The origins of the word "gadget" trace back to the 1800s. According to the Oxford English Dictionary, there is anecdotal evidence for the use of "gadget" as a placeholder name for a technical item whose precise name one can't remember since the 1850s; with Robert Brown's 1886 book Spunyarn and Spindrift, A sailor boy’s log of a voyage out and home in a China tea-clipper containing the earliest known usage in print. The etymology of the word is disputed. A widely circulated story holds that the word gadget was "invented" when Gaget, Gauthier & Cie, the company behind the casting of the Statue of Liberty (1886), made a small-scale version of the monument and named it after their firm; however this contradicts the evidence that the word was already used before in nautical circles, and the fact that it did not become popular until after World War I. Other sources cite a derivation from the French gâchette which has been applied to various pieces of a firing mechanism, or the French gagée, a small tool or accessory. The spring-clip used to hold the base of a vessel during glass-making is also known as a gadget. The first atomic bomb was nicknamed the gadget by the scientists of the Manhattan Project, tested at the Trinity site.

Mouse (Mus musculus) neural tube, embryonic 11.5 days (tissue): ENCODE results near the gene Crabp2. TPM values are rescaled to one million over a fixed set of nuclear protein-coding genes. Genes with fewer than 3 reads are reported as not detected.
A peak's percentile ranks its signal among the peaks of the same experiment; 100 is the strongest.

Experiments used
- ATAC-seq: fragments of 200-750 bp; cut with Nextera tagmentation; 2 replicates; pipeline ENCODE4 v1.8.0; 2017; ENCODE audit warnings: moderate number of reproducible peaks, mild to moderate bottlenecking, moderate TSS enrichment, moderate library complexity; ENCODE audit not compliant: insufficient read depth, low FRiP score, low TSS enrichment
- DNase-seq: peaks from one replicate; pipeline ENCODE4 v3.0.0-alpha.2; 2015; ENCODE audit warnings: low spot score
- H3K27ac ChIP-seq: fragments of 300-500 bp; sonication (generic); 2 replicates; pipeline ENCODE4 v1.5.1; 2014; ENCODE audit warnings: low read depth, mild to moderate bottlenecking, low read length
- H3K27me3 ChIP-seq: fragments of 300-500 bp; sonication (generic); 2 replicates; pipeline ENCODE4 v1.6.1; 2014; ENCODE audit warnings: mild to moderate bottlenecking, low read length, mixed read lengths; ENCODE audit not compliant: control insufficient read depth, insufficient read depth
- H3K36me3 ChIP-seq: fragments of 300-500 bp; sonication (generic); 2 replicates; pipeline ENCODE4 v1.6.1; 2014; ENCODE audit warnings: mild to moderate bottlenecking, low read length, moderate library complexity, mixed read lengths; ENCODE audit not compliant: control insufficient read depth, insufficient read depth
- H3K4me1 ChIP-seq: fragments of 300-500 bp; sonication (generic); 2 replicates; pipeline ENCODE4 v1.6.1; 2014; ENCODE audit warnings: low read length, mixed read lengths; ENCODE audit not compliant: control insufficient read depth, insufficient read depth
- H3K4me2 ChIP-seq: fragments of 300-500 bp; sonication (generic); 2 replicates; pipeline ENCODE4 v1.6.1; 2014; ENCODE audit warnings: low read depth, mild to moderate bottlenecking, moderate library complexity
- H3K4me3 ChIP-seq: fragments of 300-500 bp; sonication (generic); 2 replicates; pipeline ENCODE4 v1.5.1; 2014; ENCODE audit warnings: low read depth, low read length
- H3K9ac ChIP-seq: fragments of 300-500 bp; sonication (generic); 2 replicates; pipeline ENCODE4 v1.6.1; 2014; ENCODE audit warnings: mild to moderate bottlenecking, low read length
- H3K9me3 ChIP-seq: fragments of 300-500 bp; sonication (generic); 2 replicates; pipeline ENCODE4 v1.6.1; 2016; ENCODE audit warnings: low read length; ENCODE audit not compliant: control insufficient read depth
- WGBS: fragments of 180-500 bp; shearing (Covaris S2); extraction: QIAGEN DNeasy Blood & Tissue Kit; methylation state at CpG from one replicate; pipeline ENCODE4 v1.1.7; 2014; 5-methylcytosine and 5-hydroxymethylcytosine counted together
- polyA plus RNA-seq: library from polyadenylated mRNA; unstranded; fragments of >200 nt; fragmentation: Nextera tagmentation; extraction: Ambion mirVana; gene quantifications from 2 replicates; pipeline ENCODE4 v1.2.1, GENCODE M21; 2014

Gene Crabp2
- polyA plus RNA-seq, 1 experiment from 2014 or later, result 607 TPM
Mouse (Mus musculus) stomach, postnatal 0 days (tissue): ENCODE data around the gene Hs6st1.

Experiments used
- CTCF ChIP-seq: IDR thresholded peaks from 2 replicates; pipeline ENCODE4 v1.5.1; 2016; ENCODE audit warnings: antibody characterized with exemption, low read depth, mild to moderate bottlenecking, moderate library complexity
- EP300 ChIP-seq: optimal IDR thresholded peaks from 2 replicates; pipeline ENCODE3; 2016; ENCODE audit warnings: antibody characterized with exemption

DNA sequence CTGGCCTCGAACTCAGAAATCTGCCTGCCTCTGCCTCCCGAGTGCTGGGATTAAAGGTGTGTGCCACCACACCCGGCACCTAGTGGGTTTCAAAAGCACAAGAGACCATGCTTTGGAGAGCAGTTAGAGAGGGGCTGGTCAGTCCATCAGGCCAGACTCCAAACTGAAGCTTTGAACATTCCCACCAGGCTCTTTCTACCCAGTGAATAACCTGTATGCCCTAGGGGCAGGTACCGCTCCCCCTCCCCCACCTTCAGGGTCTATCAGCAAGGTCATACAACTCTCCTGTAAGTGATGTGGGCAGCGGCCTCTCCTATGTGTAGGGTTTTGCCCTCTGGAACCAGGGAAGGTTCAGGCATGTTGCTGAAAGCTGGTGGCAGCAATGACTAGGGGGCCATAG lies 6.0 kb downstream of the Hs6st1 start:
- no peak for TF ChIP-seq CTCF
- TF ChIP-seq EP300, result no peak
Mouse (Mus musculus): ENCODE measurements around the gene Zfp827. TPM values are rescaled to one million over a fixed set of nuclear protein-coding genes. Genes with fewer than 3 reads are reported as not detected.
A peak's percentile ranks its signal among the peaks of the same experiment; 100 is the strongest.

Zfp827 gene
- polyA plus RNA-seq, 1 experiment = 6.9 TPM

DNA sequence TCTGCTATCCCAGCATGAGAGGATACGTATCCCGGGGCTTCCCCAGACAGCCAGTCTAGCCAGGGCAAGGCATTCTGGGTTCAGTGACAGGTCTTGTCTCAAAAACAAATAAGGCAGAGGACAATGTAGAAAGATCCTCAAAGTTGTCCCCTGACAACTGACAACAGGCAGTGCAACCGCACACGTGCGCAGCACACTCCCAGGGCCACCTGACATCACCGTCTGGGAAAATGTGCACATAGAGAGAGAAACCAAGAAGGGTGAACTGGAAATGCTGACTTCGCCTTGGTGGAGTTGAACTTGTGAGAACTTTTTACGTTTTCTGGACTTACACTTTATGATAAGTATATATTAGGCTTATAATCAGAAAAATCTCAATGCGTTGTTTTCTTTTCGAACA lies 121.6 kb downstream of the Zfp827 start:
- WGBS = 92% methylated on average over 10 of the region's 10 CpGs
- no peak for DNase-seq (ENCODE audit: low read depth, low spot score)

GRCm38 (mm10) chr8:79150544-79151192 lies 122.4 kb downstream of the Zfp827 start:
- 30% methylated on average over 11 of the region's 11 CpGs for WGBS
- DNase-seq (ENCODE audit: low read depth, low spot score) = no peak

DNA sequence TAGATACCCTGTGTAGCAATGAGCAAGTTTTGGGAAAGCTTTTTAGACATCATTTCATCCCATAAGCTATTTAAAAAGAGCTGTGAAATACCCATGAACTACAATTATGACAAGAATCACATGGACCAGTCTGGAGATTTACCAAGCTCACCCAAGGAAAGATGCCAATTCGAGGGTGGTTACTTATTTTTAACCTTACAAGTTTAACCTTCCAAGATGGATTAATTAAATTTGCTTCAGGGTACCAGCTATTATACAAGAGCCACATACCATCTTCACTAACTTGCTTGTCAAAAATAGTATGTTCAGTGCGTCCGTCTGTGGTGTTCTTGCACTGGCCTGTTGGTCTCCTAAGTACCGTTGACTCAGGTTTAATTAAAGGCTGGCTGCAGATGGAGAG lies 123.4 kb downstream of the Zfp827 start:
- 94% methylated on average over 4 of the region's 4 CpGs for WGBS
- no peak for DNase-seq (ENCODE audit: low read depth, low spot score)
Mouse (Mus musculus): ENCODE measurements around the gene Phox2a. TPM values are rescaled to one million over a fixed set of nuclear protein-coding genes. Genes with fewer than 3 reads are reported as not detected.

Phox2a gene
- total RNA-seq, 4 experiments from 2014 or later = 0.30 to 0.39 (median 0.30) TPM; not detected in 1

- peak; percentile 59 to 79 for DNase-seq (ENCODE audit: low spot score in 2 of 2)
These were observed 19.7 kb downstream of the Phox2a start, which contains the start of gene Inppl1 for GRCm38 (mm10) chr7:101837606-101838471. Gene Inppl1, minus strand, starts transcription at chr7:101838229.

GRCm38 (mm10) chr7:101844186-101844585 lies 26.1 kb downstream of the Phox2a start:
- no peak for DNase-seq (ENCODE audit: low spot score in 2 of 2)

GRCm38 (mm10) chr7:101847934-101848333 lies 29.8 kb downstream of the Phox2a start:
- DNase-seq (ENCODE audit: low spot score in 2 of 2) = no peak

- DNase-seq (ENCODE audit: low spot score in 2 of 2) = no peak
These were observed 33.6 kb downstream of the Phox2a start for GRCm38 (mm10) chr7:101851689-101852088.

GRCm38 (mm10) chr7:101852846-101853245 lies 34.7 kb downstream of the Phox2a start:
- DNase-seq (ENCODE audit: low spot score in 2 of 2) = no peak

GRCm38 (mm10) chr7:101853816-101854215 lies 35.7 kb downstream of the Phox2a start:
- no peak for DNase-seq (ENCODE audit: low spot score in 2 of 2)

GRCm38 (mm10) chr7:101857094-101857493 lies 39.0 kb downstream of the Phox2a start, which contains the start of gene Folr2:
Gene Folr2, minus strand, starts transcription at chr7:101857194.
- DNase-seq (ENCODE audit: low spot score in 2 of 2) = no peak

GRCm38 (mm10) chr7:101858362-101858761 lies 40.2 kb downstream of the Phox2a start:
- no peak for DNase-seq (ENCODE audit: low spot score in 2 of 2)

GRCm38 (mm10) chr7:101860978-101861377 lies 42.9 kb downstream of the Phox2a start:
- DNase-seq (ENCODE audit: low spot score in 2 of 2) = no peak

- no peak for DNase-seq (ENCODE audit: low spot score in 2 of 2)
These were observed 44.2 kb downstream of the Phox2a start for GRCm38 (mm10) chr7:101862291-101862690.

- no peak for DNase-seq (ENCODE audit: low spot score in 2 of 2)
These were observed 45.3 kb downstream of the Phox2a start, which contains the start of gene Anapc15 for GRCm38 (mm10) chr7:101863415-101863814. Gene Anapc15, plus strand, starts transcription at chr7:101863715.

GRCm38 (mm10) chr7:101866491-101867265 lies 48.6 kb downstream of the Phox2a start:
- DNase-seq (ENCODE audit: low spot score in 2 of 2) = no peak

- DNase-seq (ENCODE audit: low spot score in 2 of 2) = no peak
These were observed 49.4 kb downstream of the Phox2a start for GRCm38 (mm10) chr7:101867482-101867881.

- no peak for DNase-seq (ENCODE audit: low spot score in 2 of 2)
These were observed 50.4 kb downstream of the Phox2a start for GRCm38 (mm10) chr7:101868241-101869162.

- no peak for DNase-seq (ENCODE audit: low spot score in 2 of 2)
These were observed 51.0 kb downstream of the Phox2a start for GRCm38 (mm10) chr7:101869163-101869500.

Clocks, bicycles, and thermometers are amongst the very large number of gadgets that are mechanical and also very popular. The invention of mechanical gadgets though is based more on innovation of the inventor rather than education.
Electronic gadgets are based on transistors and integrated circuits. Unlike the mechanical gadgets one needs a source of electric power to use it. The most common electronic gadgets include transistor radio, television, cell phones and the quartz watch.
Most of the modern gadgets belong to this category.
The earliest documented use of the term gadget in context of software engineering was in 1985 by the developers of AmigaOS, the operating system of the Amiga computers (intuition.library and also later gadtools.library). It denotes what other technological traditions call GUI widget—a control element in graphical user interface. This naming convention remains in continuing use (as of 2008) since then.
It is not known whether other software companies are explicitly drawing on that inspiration when featuring the word in names of their technologies or simply referring to the generic meaning. The word widget is older in this context.